Monday, December 27, 2021

Eminent earthquake scientists: Clarence Allen and Robert Wallace oral histories

For some "light reading" over the winter break, I have enjoyed a read of oral histories of Clarence Allen (Caltech) and Robert Wallace (USGS).
EARTHQUAKES, MINERALS AND ME: WITH THE USGS, 1942-1995 by Robert E. Wallace; Oral History Interviews With Stanley Scott; USGS Open-File Report 96-260

Connections EERI Oal History Series: Clarence Allen with interviewer Stanley Scott
CLARENCE R. ALLEN (1925-2021) INTERVIEWED BY DAVID A. VALONE Caltech archives. This latter one has a bit more about Caltech and is slightly less polished than the first.

Maybe I at times too sentimental, but I found these personal and scientific histories throught provoking and inspiring, not only for their tellings of important steps in the history of earthquake science and service, but also for their modest, laconic, and matter of fact story telling. I am also fortunate to have substantial memories of interacting with both of them personally and also of the transition at the end of their careers and the beginning of mine (I entered graduate school at Stanford University in Fall 1989). I also appreciate the effort of EERI to accumulate those and other oral histories.

One thing that comes to mind is that it would be nice to include some histories from women who have contributed in these areas. I will work on that for a future blog post.

Bob Wallace was inspiring as an earthquake geologist. I followed some of his work quite closely as I shared an obsession with geomorphic indicators of faulting, although certainly with less of an impact...
Just a couple of examples from his papers:

  1. 1949 - Wallace, R. E., Structure of a portion of the San Andreas rift in southern California: Bulletin of the Geological Society of America, v. 60, n. 4, p. 781-806.. This is cited as one of the earliest focused mapping efforts along the San Andreas Fault. He mapped substantial offset along the San Andreas Fault and also worried about the fault zone core and interactions of the drainage network with the fault zone. At one point, I colored the detailed map to appreciate it better.
  2. 1968 - Wallace, R. E., Notes on stream channels offset by the San Andreas fault, southern Coast Ranges, California, in Dickinson, W. R., and Grantz, Arthur, eds., Proceedings of conference on geologic problems of San Andreas fault system: Stanford University Publications in Geological Science, v. 11, p. 6-21.. This was a landmark in my mind as he noted offsets along the San Andreas Fault in the Carrizo Plain as indicators of short and longer term indicators of recurrent fault slip. It was in a somewhat difficult to find publication. But, being around Stanford University (and having to move out of the Geology Corner after the Loma Prieta Earthquake), there were numerous copies to be found. Figures 6 and 7 of the histograms of numbers of channels with certain offset sizes was something we followed up on a fair bit.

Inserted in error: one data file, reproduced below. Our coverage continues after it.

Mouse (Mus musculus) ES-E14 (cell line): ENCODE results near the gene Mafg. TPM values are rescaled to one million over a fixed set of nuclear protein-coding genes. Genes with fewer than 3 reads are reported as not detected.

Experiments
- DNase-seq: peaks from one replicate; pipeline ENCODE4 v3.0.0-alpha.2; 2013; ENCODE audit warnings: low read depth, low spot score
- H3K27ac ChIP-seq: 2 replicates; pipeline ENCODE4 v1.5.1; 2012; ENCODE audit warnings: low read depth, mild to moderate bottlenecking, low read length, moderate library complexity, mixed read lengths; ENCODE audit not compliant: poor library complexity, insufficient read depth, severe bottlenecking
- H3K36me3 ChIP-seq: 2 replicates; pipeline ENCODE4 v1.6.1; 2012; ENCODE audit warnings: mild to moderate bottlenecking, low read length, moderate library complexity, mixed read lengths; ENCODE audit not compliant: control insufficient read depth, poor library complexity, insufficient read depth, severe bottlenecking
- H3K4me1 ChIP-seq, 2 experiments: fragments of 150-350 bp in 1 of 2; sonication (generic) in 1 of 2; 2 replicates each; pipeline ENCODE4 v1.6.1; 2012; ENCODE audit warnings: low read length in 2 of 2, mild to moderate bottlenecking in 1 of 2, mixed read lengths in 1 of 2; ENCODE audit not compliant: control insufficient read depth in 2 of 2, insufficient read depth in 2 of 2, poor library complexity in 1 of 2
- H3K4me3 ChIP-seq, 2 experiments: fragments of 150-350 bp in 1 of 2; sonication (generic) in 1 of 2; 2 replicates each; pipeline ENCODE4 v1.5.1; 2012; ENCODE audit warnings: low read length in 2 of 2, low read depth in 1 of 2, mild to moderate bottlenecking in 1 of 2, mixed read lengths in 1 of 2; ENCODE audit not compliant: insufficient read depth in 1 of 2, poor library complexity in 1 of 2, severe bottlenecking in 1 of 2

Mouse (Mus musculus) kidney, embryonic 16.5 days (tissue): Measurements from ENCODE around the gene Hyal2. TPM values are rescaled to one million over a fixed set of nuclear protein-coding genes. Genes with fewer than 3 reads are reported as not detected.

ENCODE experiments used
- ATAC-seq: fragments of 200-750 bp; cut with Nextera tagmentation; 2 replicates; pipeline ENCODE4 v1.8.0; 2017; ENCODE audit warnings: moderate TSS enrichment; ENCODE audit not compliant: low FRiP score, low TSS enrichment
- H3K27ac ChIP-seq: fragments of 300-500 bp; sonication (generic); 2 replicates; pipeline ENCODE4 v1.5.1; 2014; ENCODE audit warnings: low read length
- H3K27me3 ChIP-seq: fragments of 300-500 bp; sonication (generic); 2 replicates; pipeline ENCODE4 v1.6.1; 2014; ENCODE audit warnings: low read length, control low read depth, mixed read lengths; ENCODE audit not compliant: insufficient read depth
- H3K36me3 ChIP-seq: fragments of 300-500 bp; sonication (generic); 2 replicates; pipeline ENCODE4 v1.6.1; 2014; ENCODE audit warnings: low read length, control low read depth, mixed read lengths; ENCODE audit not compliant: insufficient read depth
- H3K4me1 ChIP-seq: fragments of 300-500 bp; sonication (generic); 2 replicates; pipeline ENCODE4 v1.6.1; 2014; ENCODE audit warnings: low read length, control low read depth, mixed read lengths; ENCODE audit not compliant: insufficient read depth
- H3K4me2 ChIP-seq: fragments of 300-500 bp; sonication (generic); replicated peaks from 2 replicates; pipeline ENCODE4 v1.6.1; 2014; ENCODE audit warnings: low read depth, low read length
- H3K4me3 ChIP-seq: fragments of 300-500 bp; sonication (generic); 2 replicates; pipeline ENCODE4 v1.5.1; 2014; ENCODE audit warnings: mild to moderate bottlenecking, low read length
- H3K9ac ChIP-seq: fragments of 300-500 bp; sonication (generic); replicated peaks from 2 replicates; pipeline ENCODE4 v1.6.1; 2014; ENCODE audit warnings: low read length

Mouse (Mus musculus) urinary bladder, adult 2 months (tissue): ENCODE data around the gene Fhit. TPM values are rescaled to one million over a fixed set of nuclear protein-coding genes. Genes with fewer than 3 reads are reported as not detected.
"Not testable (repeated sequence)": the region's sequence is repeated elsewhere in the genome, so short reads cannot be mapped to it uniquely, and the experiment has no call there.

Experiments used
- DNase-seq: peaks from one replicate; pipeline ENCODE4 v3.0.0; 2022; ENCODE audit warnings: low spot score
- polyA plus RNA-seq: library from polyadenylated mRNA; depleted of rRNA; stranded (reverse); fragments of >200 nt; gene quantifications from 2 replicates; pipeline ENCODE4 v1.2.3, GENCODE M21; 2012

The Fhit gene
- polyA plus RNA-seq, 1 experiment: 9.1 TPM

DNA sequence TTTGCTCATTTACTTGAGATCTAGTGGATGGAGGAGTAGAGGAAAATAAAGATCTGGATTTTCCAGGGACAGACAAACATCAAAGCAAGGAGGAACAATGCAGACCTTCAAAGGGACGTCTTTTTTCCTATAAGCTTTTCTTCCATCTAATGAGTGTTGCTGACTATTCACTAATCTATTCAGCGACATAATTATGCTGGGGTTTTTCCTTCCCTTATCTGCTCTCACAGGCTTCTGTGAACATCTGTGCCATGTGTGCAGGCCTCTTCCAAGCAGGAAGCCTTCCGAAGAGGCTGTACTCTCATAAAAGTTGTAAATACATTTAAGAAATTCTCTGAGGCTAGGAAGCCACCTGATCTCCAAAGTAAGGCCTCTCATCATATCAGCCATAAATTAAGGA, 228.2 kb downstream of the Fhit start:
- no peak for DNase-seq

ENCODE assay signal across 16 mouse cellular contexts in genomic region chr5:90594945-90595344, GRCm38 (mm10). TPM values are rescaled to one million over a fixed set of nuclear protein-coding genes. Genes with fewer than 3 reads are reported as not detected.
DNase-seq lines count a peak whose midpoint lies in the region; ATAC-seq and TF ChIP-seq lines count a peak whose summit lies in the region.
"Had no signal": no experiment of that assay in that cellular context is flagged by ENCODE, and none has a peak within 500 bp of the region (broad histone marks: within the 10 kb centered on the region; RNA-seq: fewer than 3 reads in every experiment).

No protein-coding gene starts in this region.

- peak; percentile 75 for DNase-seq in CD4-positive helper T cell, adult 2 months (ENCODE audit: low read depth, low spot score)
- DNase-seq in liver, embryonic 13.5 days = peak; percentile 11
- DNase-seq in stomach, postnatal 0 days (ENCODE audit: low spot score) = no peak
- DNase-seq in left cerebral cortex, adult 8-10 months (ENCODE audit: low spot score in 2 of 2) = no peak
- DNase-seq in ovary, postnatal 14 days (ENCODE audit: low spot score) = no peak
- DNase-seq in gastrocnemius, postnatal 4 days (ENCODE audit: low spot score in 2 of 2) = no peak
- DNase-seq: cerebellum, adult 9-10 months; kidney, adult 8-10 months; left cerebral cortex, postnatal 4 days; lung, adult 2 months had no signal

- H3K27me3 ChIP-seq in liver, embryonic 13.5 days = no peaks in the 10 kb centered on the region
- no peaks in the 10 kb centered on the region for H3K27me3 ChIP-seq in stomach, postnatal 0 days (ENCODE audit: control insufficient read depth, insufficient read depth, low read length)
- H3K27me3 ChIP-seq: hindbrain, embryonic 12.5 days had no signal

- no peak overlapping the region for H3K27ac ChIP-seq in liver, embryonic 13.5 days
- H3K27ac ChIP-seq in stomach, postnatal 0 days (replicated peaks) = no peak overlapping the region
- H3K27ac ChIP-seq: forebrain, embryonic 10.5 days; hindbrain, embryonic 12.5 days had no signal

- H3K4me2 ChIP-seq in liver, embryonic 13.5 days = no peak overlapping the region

3. 1990 - Wallace, R. E., (editor) The San Andreas Fault System, California: U. S. Geological Survey Prof. Paper 1515, 283 p.. This was his magnum opus. I was lucky once to meet him in his office at USGS Menlo Park and he asked if I had a copy yet. I did not even though I had stared at it. He reached into his filing cabinet and gave me his copy! I should have asked him to sign it or something but I certainly treasure that copy. It has now been rebuilt a few times...
  4. 1992 - Wallace, R. E., Ground-squirrel mounds and patterned ground along the San Andreas fault in central California: U. S. Geological Survey, Open-file report n.91-149, p. 1-21.. This was a modest contribution, but I had a couple of conversations with him about it as we shared our enthusiasm for the Carrizo Plain. In his related GSA presentation, he even mentioned me as someone who might pick it up! Scared the crap out of me. We never really did a systematic effort on this but it remains a fascinating problem. I talk about it with people every time I get to the Carrizo Plain.
THere is a lot more to say and remember about Bob Wallace. My memories of him are also tied to Kerry Sieh who worked with Bob and honored him by naming the offset channel he explored in the 1968 paper "Wallace Creek". How many times have I read the Sieh and Jahns 1984 paper: Sieh, K. E., and Jahns, R. H. (1984). Holocene activity of the San Andreas fault at Wallace Creek, California. Geological Society of America Bulletin, 95, 883–896.. We even revisited this in our 2019 paper.

One of my San ANdreas Fault tour videos over the Carrizo Plain. Hillshades produced by me from the B4 project at OpenTopography.

I did not interact with Clarence Allen as much as I did with Bob Wallace, but I did have a few nice conversations with him. I think he was more serious in the conversations than I was. They main ones were when I was thinking about going to Caltech to work with Kerry Sieh. Clarence and I talked about science, but also about trout fishing. I regret never taking him up on an invite to fish in the San Bernardino Mountains. I think my father had fished some of the same places there around and below Lake Arrowhead or Big Bear Lake.